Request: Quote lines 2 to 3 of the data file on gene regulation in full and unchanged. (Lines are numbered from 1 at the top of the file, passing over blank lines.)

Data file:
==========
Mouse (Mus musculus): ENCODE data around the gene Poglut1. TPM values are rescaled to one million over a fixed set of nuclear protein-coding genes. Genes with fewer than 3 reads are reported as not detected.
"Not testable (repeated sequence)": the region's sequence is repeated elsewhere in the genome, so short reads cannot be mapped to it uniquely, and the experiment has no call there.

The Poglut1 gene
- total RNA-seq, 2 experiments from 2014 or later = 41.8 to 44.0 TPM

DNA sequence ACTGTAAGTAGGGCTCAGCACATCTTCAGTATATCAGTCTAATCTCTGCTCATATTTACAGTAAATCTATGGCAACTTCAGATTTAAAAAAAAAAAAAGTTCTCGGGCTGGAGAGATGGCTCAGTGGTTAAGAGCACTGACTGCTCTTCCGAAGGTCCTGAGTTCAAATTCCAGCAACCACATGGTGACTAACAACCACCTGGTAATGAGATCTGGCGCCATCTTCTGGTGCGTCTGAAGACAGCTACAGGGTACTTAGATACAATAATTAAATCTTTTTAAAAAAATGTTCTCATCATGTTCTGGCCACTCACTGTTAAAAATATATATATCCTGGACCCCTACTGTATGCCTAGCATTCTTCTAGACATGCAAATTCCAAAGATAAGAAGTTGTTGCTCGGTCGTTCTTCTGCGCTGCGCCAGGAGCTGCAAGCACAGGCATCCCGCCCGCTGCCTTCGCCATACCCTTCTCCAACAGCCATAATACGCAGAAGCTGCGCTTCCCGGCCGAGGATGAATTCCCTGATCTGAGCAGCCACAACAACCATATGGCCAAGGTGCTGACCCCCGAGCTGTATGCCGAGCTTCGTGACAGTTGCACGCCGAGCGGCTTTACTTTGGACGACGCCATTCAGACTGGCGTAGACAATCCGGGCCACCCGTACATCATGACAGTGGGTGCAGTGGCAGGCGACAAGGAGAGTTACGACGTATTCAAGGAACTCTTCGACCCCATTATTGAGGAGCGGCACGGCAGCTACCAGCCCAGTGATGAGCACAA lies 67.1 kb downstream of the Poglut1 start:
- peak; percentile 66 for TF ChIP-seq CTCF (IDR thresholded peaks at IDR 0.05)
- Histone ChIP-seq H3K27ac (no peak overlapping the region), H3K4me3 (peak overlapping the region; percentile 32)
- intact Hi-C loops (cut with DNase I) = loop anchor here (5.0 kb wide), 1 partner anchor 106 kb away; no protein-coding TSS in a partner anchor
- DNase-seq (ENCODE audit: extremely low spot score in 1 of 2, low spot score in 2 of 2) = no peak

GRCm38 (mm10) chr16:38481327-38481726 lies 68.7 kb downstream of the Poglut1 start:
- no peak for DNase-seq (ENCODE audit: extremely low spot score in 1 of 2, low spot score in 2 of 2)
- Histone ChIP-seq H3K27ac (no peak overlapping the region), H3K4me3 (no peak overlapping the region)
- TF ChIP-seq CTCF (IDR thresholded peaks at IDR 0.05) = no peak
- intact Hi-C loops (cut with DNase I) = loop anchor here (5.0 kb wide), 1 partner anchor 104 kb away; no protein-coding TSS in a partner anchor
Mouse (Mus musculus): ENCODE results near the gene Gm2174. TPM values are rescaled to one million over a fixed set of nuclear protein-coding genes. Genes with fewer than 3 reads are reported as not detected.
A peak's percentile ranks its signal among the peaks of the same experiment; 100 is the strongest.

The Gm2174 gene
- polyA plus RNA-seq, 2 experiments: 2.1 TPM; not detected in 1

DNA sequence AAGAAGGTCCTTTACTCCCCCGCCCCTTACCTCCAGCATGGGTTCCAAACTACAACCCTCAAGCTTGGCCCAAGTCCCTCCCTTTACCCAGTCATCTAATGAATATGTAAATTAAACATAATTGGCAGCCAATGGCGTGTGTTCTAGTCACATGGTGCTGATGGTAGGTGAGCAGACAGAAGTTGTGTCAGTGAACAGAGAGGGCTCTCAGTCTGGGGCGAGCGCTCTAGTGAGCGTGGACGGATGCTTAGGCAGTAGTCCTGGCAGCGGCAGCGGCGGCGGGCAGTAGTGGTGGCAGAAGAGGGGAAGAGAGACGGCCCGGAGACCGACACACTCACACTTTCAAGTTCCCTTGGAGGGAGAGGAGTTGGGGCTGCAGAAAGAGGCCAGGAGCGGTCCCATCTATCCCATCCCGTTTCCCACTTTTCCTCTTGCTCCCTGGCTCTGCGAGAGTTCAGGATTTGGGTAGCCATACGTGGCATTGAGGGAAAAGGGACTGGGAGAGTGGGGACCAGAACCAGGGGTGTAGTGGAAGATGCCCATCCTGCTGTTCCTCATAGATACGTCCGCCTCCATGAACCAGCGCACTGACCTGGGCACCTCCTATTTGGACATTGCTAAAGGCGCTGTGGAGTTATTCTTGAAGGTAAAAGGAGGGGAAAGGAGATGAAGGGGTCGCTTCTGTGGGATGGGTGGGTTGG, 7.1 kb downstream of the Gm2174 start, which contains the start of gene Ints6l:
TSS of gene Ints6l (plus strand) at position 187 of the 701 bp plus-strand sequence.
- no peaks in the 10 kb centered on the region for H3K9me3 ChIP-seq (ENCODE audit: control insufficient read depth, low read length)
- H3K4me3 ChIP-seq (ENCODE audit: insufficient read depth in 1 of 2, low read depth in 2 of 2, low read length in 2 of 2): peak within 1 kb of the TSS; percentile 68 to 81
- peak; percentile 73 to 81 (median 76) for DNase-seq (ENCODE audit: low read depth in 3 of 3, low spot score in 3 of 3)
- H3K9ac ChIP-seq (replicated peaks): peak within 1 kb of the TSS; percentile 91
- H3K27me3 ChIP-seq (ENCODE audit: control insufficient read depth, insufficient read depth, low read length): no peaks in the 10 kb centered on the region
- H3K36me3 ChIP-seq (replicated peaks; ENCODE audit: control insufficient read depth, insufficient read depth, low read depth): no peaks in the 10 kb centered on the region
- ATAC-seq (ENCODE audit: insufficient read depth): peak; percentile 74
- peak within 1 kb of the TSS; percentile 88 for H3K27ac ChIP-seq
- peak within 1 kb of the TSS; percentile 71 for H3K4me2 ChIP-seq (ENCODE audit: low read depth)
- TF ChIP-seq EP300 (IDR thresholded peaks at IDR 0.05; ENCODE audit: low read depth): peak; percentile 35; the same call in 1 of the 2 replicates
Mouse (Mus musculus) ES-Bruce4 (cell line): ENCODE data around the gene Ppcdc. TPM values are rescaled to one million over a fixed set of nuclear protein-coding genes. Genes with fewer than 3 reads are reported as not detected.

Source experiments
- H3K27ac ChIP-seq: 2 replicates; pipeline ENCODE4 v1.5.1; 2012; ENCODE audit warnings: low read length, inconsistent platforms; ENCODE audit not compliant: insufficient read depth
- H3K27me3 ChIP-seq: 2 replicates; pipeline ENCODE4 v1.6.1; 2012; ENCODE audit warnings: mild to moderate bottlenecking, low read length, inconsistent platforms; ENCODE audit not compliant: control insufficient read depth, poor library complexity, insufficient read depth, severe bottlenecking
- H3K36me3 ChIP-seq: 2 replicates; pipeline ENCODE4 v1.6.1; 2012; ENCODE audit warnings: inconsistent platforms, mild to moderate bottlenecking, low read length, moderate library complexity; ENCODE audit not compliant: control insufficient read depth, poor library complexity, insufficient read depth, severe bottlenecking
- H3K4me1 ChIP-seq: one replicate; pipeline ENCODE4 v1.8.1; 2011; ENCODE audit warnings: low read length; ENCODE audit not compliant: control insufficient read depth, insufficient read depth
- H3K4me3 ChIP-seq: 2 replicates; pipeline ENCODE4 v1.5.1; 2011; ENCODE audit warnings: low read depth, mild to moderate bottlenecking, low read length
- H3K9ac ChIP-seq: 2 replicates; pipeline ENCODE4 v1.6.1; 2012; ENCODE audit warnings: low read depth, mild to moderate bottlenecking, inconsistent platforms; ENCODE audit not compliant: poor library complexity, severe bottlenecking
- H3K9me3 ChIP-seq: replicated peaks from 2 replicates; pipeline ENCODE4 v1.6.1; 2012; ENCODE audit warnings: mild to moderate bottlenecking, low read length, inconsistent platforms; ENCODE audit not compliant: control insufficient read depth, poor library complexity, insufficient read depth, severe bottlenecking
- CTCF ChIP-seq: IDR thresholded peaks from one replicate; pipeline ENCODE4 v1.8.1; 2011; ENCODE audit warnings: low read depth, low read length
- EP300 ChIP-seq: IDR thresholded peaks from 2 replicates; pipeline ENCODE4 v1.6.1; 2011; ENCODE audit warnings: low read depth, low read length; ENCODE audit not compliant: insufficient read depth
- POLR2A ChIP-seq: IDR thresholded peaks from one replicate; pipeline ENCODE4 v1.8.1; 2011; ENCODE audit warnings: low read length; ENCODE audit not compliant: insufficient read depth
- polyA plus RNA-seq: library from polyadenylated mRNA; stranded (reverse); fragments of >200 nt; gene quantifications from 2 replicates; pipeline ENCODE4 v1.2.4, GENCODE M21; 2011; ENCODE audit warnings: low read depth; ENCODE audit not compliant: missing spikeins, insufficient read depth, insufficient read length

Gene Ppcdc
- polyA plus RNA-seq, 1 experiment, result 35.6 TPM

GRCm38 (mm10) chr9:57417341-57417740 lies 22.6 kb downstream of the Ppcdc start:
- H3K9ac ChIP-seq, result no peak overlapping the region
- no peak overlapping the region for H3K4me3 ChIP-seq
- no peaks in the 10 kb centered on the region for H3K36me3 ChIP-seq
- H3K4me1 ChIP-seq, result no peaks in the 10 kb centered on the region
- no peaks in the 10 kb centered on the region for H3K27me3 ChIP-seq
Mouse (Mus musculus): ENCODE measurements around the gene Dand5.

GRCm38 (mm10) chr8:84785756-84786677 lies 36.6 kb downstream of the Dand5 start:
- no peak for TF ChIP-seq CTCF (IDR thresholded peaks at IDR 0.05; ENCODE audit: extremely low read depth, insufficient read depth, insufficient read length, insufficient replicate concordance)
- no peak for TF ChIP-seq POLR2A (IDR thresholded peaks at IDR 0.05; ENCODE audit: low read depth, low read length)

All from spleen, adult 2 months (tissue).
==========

"Not testable (repeated sequence)": the region's sequence is repeated elsewhere in the genome, so short reads cannot be mapped to it uniquely, and the experiment has no call there.

The Poglut1 gene